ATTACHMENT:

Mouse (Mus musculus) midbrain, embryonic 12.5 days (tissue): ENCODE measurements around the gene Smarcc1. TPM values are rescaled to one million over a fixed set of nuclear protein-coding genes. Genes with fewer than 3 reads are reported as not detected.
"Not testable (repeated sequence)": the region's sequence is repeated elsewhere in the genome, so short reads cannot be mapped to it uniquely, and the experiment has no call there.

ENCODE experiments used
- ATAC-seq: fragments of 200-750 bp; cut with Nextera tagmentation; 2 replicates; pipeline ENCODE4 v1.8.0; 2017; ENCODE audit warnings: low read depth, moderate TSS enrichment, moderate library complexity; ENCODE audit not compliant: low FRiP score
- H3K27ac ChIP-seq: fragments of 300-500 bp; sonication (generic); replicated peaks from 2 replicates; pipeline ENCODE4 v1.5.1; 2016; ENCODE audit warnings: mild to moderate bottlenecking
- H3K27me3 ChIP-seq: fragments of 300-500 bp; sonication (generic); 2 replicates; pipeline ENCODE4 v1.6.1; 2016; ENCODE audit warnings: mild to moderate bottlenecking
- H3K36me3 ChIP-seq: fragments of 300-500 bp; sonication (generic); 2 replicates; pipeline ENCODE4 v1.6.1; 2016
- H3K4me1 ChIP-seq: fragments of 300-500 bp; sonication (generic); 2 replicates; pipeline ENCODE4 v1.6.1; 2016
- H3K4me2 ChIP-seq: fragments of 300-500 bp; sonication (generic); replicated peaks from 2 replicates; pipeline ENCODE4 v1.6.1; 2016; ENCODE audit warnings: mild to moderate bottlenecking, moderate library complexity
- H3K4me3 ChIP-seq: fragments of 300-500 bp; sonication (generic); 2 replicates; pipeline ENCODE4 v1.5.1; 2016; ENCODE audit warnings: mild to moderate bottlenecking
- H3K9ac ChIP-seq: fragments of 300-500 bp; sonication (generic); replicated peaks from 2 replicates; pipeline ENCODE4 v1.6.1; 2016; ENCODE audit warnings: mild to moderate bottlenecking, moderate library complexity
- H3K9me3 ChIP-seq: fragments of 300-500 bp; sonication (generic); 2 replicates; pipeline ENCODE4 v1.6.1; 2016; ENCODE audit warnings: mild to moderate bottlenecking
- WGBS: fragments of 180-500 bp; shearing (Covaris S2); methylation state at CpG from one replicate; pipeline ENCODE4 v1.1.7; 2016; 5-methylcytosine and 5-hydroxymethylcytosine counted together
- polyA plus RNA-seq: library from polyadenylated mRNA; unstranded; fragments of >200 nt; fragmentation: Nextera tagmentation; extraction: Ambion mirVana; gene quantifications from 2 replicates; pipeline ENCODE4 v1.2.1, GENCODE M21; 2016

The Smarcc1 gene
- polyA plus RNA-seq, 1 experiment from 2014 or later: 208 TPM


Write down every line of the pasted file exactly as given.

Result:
Mouse (Mus musculus) midbrain, embryonic 12.5 days (tissue): ENCODE measurements around the gene Smarcc1. TPM values are rescaled to one million over a fixed set of nuclear protein-coding genes. Genes with fewer than 3 reads are reported as not detected.
"Not testable (repeated sequence)": the region's sequence is repeated elsewhere in the genome, so short reads cannot be mapped to it uniquely, and the experiment has no call there.

ENCODE experiments used
- ATAC-seq: fragments of 200-750 bp; cut with Nextera tagmentation; 2 replicates; pipeline ENCODE4 v1.8.0; 2017; ENCODE audit warnings: low read depth, moderate TSS enrichment, moderate library complexity; ENCODE audit not compliant: low FRiP score
- H3K27ac ChIP-seq: fragments of 300-500 bp; sonication (generic); replicated peaks from 2 replicates; pipeline ENCODE4 v1.5.1; 2016; ENCODE audit warnings: mild to moderate bottlenecking
- H3K27me3 ChIP-seq: fragments of 300-500 bp; sonication (generic); 2 replicates; pipeline ENCODE4 v1.6.1; 2016; ENCODE audit warnings: mild to moderate bottlenecking
- H3K36me3 ChIP-seq: fragments of 300-500 bp; sonication (generic); 2 replicates; pipeline ENCODE4 v1.6.1; 2016
- H3K4me1 ChIP-seq: fragments of 300-500 bp; sonication (generic); 2 replicates; pipeline ENCODE4 v1.6.1; 2016
- H3K4me2 ChIP-seq: fragments of 300-500 bp; sonication (generic); replicated peaks from 2 replicates; pipeline ENCODE4 v1.6.1; 2016; ENCODE audit warnings: mild to moderate bottlenecking, moderate library complexity
- H3K4me3 ChIP-seq: fragments of 300-500 bp; sonication (generic); 2 replicates; pipeline ENCODE4 v1.5.1; 2016; ENCODE audit warnings: mild to moderate bottlenecking
- H3K9ac ChIP-seq: fragments of 300-500 bp; sonication (generic); replicated peaks from 2 replicates; pipeline ENCODE4 v1.6.1; 2016; ENCODE audit warnings: mild to moderate bottlenecking, moderate library complexity
- H3K9me3 ChIP-seq: fragments of 300-500 bp; sonication (generic); 2 replicates; pipeline ENCODE4 v1.6.1; 2016; ENCODE audit warnings: mild to moderate bottlenecking
- WGBS: fragments of 180-500 bp; shearing (Covaris S2); methylation state at CpG from one replicate; pipeline ENCODE4 v1.1.7; 2016; 5-methylcytosine and 5-hydroxymethylcytosine counted together
- polyA plus RNA-seq: library from polyadenylated mRNA; unstranded; fragments of >200 nt; fragmentation: Nextera tagmentation; extraction: Ambion mirVana; gene quantifications from 2 replicates; pipeline ENCODE4 v1.2.1, GENCODE M21; 2016

The Smarcc1 gene
- polyA plus RNA-seq, 1 experiment from 2014 or later: 208 TPM